Q&A: Turning Insults to Advantage

By Shamara Carney

Insults can be used to empower people rather than demean them, says Chloe Brotherton, who won the 2017 Undergraduate Research Slam with her presentation “A ‘Bitch’ by Any Other Name: Reclaiming Gendered Insult Terms.” Brotherton, who graduated from UC Santa Barbara in Linguistics, is now a graduate student at UC Davis.

 Chloe Brotherton with her winning presentation at UC Santa Barbara’s 2017 Undergraduate Research Slam. (Photo Courtesy of the UCSB Linguistics Department)

Chloe Brotherton with her winning presentation at UC Santa Barbara’s 2017 Undergraduate Research Slam. (Photo Courtesy of the UCSB Linguistics Department)

Every year UC Santa Barbara hosts the research slam , a competition in which undergraduates have three minutes to showcase the findings of an independent research project they have completed. The first place award comes with a $2,500 cash prize to be used for anything the winner chooses.

In a recent interview, Brotherton discussed the process of completing the “Bitch” project and how it has prepared her for where she is now.

Q. How did you learn about the Undergraduate Research Slam and what motivated you to participate?

A. I was always really interested in doing it because I did speech and debate in high school and mock trials in college. I have always been really competitive and interested in competitive speaking. Also, one of my professors encouraged me to participate and it was only three minutes and three slides so I said, ‘Why not?’ I got it ready the night before and it worked out!

Q. As a woman, did a personal experience with gendered insults such as the word “Bitch” influence your research?

A. The biggest inspiration for me was a day in my freshman honors seminar “Women of Color,” when my professor was talking about the “Boss Ass Bitch” music video made by three young teenagers and later remixed by Nicki Minaj. She said she plays it before interviews to get pumped up and calls herself a “boss ass bitch.” I remember there was a girl in our class who said, “Why would you do that? You’re insulting yourself and other women by doing that.” We had a discussion about that in the class and I remember thinking, “ So, am I being misogynistic by using it? If I call myself a bitch is that okay?” I talked to my professor about it and I knew by the end of the day that, this was what I wanted to do my senior project on.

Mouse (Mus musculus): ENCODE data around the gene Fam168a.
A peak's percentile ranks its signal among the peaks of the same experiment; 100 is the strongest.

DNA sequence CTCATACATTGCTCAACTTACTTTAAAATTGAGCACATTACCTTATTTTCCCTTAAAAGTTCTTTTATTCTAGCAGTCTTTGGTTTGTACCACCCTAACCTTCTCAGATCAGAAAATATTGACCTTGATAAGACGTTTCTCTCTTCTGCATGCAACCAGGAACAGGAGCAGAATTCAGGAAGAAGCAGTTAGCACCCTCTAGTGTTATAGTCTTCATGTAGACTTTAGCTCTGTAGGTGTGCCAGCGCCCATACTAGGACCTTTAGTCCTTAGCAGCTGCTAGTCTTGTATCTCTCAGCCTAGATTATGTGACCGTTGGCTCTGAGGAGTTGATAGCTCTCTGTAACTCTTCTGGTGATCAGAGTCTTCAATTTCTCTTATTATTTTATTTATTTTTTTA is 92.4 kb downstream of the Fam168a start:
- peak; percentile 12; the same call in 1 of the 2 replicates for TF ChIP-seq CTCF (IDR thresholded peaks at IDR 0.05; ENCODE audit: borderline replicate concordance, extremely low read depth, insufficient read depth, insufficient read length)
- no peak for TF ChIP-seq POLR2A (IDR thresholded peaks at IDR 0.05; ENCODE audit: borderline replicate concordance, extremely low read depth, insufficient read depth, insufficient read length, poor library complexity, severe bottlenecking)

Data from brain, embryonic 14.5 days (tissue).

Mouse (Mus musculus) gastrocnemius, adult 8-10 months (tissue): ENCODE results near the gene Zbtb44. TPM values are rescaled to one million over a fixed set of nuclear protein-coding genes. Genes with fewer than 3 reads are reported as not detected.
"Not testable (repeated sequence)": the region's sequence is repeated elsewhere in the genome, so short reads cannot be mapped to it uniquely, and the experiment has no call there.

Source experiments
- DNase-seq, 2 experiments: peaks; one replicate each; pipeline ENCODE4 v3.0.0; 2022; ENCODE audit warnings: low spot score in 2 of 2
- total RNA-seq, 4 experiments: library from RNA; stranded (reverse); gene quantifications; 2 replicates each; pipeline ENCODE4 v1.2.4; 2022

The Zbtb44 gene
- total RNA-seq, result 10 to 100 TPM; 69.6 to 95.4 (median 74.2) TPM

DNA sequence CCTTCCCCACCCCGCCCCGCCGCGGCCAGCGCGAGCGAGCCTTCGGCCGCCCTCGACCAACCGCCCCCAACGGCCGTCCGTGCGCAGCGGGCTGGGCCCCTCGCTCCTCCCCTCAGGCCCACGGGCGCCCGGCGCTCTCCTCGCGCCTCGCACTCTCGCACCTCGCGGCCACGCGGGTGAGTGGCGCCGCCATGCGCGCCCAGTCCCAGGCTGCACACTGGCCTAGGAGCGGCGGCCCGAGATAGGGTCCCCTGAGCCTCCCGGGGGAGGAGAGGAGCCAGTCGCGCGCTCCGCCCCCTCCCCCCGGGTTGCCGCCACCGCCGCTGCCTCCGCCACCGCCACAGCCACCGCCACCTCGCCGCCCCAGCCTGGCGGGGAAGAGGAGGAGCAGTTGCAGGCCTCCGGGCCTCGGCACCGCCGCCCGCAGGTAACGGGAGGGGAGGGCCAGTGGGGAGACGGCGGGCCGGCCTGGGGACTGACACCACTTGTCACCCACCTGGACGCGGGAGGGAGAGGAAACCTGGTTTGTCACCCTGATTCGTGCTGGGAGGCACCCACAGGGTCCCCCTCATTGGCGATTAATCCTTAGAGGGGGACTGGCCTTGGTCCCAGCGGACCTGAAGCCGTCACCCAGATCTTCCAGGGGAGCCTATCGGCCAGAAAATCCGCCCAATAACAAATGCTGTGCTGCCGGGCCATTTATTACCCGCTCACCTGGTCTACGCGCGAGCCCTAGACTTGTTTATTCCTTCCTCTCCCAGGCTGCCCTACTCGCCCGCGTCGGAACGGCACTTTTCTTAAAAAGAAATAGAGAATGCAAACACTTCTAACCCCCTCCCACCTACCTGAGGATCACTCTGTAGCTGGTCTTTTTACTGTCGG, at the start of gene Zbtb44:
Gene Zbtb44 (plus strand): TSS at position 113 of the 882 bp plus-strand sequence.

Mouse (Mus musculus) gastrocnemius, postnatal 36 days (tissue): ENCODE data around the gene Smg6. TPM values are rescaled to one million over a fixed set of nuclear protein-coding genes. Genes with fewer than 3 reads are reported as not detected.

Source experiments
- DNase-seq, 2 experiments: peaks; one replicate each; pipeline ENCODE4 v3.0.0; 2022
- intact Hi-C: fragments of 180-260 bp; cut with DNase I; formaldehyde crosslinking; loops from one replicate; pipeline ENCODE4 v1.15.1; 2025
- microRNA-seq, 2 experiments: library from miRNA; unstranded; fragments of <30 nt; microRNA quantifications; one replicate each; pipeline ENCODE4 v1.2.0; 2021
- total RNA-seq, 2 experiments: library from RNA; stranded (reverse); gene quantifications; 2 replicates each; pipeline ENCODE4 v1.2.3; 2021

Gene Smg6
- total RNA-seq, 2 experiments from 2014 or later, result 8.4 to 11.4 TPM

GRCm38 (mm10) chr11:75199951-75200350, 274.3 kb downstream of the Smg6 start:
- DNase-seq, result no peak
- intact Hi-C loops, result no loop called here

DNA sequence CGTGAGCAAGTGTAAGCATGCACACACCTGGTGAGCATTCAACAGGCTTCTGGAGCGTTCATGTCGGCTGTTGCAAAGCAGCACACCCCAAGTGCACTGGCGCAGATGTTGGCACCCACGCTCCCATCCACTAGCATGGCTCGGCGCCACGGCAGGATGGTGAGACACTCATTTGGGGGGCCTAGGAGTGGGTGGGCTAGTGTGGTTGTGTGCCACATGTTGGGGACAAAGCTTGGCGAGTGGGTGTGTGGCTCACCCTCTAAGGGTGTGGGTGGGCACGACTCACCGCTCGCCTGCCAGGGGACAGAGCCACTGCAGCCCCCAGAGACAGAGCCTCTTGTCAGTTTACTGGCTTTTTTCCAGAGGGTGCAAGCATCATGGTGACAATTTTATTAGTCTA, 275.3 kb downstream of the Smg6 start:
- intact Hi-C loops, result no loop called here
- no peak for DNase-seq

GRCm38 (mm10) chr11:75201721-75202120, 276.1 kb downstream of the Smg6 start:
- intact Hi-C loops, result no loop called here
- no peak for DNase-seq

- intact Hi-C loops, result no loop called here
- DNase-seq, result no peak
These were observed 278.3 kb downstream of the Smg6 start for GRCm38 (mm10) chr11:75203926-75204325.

Q. You researched this project during your junior and senior years. How did you balance that time with finishing your undergraduate degree?

A. In the Linguistics department you get units for doing your senior thesis, two units per quarter. That gave me credit for the time I was spending on it. I was also an academic skills tutor, so time management was drilled into me. It was stressful but it’s all over. Now I am stressing about new things.

Q. Speaking of those new things, did any of the research you used for the competition help you in your journey to grad school?

A. Most Ph.D. programs and Master’s programs ask for a writing sample and in the Linguistics department we generally don’t really have research papers. I started early on the project is so that I could have some kind of rough draft done by the time I applied. It was really helpful because it showed I knew how to write, I knew how to analyze literature, and I know how to conduct this kind of research. So that was really helpful.

Watch Chloe Brotherton’s award-winning presentation here.

Shamara Carney is a Senior studying Communication at UC Santa Barbara.